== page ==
Nick Stevens/Michael Gallup- Few QBs finished the year as solid as Stevens. Despite missing the first half of the season riding the pine after being 2nd Team All-Mountain in 2015, Stevens responded in a big way. He threw at least two touchdowns in every game to end the season including an astounding NINE in the last two games of the season. So take that Fair-to-Midland 1936-19-5 stat and flush it cause that was HALF a season. Gallup finished with 76-1200-14, an elite season. Check this, though. Until Stevens entered the lineup against Boise State in week 7, Gallup had 25 total catches and just three TDs with just one game over 100 yards. Gallup erupted down the stretch with Stevens commanding the offense. 51 catches and 11 TDs later, it is fair to say the combo became elite. The lowest output for the tandem? 4-91-1. That's 28 points....on their bad day. The Rams do have to retool the offensive line a bit and they have Alabama on September 16th. Still, Mike Bobo has this program on the rise. 

Monday, June 5, 2017

Report for Guntersville 6/1 and 6/3 2017

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If you've followed me, you know my spiel about being open and honest. Being honest in fishing is one of the most played out jokes, ever. I've done my best not to be a stereotype and it has certainly earned me equal parts admiration and ire. Sometimes it is just easier to keep things to myself, believe it or not. But, I am going to stick to my game plan and continue to be me. That's an easy thing to say and do, especially when you are cashing checks. It's not so easy when things are tough and you are getting humbled. 

So, here we go.

I haven't been on Guntersville for 9 months. That's right. Nine months. Here is the report for that. Why would I avoid the best bass fishing lake in America? Well, go read this other post. Over 5,000 people have read it already. The lake sucks, or I suck, or we both suck. Any and everything is possible and I admit that. Regardless of how I do, there are plenty of guys out there still catching 20+ pound bags and after this weekend, I really admire those guys. Just wish I could figure it out myself. 

With that said, we had a club tournament coming up on Guntersville and Guntersville is the only lake that I have not been competitive upon and I was determined to fix that. Two years ago, I hired a certain guide to help me figure out the lake. I don't believe in throwing people under the proverbial bus, so I won't go into it other than to say that we didn't catch anything nor did it put me on fish. Predictably, we finished about where we normally do on the Big G: mid pack. And, we were a lot lighter in the pocket due to that.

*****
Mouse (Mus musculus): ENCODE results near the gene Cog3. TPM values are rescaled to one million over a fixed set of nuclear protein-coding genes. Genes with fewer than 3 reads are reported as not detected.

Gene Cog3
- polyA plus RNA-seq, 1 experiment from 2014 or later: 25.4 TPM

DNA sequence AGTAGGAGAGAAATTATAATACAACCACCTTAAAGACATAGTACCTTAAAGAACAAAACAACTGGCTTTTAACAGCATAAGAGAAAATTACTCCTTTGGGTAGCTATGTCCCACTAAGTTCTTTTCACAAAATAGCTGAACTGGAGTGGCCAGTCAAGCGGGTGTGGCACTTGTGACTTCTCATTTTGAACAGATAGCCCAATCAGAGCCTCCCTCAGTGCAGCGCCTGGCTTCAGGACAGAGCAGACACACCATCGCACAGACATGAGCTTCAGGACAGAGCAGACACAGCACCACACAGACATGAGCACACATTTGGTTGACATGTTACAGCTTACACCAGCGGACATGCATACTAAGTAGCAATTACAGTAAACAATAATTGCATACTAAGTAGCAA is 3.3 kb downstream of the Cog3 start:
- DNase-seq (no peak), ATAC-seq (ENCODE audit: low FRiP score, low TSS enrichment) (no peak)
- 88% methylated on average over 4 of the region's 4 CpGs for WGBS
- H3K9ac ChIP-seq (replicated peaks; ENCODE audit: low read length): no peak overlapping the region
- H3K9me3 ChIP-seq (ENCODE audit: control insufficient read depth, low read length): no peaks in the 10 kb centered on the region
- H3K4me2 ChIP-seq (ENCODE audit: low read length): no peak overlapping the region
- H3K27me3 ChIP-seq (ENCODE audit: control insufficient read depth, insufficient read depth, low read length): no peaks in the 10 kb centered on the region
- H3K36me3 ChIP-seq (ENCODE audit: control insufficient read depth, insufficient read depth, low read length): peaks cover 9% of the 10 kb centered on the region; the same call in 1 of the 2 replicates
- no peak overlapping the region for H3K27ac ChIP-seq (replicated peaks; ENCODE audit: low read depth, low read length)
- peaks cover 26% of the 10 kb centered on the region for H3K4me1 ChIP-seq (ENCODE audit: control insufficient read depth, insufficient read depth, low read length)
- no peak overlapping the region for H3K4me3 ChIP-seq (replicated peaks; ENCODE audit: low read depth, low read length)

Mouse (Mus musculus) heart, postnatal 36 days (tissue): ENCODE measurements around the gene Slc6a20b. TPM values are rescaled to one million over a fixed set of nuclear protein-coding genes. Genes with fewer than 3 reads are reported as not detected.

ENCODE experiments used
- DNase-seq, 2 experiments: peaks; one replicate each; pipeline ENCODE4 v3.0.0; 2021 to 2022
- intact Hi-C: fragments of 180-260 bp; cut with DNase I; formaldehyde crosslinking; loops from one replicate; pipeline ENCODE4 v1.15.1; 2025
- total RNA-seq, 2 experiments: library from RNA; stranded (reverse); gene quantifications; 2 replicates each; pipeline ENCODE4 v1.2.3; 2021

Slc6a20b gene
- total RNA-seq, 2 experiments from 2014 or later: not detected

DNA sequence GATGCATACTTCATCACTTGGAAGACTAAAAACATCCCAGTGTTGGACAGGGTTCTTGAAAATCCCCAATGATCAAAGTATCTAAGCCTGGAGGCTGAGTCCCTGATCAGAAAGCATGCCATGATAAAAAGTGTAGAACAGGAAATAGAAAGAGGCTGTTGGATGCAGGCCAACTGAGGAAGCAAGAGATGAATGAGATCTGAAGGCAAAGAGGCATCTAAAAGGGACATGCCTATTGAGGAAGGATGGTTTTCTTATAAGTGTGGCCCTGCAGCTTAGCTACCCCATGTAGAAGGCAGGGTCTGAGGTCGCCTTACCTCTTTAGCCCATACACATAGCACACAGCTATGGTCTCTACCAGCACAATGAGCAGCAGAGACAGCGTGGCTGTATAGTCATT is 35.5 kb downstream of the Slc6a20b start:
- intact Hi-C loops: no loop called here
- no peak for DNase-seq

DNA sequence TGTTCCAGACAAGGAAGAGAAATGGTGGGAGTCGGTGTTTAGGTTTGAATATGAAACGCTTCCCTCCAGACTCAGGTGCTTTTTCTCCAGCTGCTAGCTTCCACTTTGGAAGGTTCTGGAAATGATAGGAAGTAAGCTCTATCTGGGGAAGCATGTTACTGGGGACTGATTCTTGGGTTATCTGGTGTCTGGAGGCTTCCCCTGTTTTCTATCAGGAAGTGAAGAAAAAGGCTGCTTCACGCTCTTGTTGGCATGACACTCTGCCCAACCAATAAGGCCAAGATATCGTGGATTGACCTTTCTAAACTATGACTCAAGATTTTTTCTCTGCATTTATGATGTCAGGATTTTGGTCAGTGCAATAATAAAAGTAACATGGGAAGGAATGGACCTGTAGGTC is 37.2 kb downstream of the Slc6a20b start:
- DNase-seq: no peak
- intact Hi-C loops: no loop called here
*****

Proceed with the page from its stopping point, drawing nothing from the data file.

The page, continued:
About nine months ago, I made another small investment in my future. As many of you know, I cover fantasy football and I do rather well playing it. I joined Basswhacker Guide Service's fantasy league. The winner would get a free trip. Guess who won? 

So, I scheduled this trip right before our tournament. On Thursday, Brad and I got out mid morning and fished by ourselves in Allreds. We didn't have a sniff fishing the typical stuff: ledges, grasslines, grass mats. Not a hit. 

In desperation, we moved onto some deep water bluffs. I was burning a Strike King 6XD as fast I could go on my Ardent Elite 5.3:1 reel and my AKRods custom cranking rod when a fish unloaded on the crank. I fully expected a catfish or drum. Then this slob jumped and I started yelling for the net. Big momma got tired and we easily netted her. She went 5.75 on the hand-held scale.

Minutes later, we picked up Jon Henry, FLW Pro and owner of Basswhacker guide service. He spent the rest of the day giving us a in-depth tutorial of locating fish. You may recall that Jon and I have teamed up before. You can see our video here and read the report here. We idled for several hours, marking fish and waypoints. He encouraged us to go back on our own and figure the fish out. When we dropped him back off, we did just that. We found active fish on two spots and were able to catch fish on the first cast or two before leaving them.

So, we felt pretty good about Saturday. He had warned us that this was Guntersville and that we better choose our starting point wisely because we wouldn't be first anywhere else. Additionally, he told us we would have to play defense if we did find fish.

Boy, was he right. 

We launched out of Browns Creek and we were boat No. 20. Imagine my surprise when we found ourselves first on the spot we wanted to fish! Of course, that didn't last very long. We had three boats come in behind us in a matter of minutes. Some left. Some stayed. Luckily, all of them stayed off the spot we were fishing, specifically freeing up our casts. We idled around and found the fish were grouped up super dense. 

We eased up on the spot, which was about the size of a picnic table, and began casting a mixture of baits, specifically a PowerTeam Lures Bull Nose Jig backed with the PTL Craw D and a PowerTeam Lures 7" Tickler on a magnum shaky head

In four casts, we had four keepers. What was more exciting was that as we netted each other's fish, both of us would pick up our rods to find that ANOTHER fish had taken our trailers. That's right, six straight casts resulted in four keepers and two misses.